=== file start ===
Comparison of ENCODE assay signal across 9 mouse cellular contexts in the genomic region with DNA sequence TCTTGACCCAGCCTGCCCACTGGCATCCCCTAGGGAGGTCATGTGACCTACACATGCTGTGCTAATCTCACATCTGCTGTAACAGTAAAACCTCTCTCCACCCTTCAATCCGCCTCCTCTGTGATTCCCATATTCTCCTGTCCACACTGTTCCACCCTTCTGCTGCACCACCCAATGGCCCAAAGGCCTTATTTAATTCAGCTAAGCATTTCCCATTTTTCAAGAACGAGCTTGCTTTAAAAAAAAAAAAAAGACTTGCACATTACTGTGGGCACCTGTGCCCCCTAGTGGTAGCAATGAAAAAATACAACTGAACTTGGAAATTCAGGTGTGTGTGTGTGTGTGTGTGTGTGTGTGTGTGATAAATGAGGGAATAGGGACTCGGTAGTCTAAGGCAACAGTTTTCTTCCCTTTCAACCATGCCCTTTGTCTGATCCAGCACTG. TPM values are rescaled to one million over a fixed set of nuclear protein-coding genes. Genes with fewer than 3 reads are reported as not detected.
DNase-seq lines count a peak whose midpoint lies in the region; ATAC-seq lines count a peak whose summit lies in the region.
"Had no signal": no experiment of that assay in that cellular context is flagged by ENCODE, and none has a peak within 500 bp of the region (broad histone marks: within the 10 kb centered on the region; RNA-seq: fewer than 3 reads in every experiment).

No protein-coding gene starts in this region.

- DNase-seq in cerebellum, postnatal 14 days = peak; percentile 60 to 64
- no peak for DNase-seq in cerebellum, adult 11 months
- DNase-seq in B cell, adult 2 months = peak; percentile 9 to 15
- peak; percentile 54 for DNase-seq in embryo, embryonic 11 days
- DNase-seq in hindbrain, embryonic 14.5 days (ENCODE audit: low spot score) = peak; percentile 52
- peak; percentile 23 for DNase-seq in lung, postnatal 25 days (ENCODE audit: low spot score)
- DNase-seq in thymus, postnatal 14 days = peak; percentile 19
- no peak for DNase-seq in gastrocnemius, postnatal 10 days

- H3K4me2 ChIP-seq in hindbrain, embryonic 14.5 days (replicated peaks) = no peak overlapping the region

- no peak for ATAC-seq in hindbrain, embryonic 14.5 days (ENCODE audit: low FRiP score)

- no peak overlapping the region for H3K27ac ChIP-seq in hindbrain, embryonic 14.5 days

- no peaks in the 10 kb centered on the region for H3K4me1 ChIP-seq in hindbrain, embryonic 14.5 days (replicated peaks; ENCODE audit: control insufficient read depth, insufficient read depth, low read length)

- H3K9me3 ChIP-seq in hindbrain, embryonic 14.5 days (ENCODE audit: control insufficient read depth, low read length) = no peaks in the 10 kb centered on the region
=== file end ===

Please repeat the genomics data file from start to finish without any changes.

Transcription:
Comparison of ENCODE assay signal across 9 mouse cellular contexts in the genomic region with DNA sequence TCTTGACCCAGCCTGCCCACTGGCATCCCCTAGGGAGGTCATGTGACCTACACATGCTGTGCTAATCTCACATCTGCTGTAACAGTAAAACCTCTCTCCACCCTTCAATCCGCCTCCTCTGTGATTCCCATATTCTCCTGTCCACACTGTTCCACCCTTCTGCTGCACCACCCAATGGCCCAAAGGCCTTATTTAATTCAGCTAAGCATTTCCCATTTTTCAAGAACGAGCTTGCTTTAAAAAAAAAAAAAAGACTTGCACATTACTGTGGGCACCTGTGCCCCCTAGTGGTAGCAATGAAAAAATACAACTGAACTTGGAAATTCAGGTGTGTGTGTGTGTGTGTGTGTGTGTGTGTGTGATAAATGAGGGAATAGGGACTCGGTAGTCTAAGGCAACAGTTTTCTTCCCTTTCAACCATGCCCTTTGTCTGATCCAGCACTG. TPM values are rescaled to one million over a fixed set of nuclear protein-coding genes. Genes with fewer than 3 reads are reported as not detected.
DNase-seq lines count a peak whose midpoint lies in the region; ATAC-seq lines count a peak whose summit lies in the region.
"Had no signal": no experiment of that assay in that cellular context is flagged by ENCODE, and none has a peak within 500 bp of the region (broad histone marks: within the 10 kb centered on the region; RNA-seq: fewer than 3 reads in every experiment).

No protein-coding gene starts in this region.

- DNase-seq in cerebellum, postnatal 14 days = peak; percentile 60 to 64
- no peak for DNase-seq in cerebellum, adult 11 months
- DNase-seq in B cell, adult 2 months = peak; percentile 9 to 15
- peak; percentile 54 for DNase-seq in embryo, embryonic 11 days
- DNase-seq in hindbrain, embryonic 14.5 days (ENCODE audit: low spot score) = peak; percentile 52
- peak; percentile 23 for DNase-seq in lung, postnatal 25 days (ENCODE audit: low spot score)
- DNase-seq in thymus, postnatal 14 days = peak; percentile 19
- no peak for DNase-seq in gastrocnemius, postnatal 10 days

- H3K4me2 ChIP-seq in hindbrain, embryonic 14.5 days (replicated peaks) = no peak overlapping the region

- no peak for ATAC-seq in hindbrain, embryonic 14.5 days (ENCODE audit: low FRiP score)

- no peak overlapping the region for H3K27ac ChIP-seq in hindbrain, embryonic 14.5 days

- no peaks in the 10 kb centered on the region for H3K4me1 ChIP-seq in hindbrain, embryonic 14.5 days (replicated peaks; ENCODE audit: control insufficient read depth, insufficient read depth, low read length)

- H3K9me3 ChIP-seq in hindbrain, embryonic 14.5 days (ENCODE audit: control insufficient read depth, low read length) = no peaks in the 10 kb centered on the region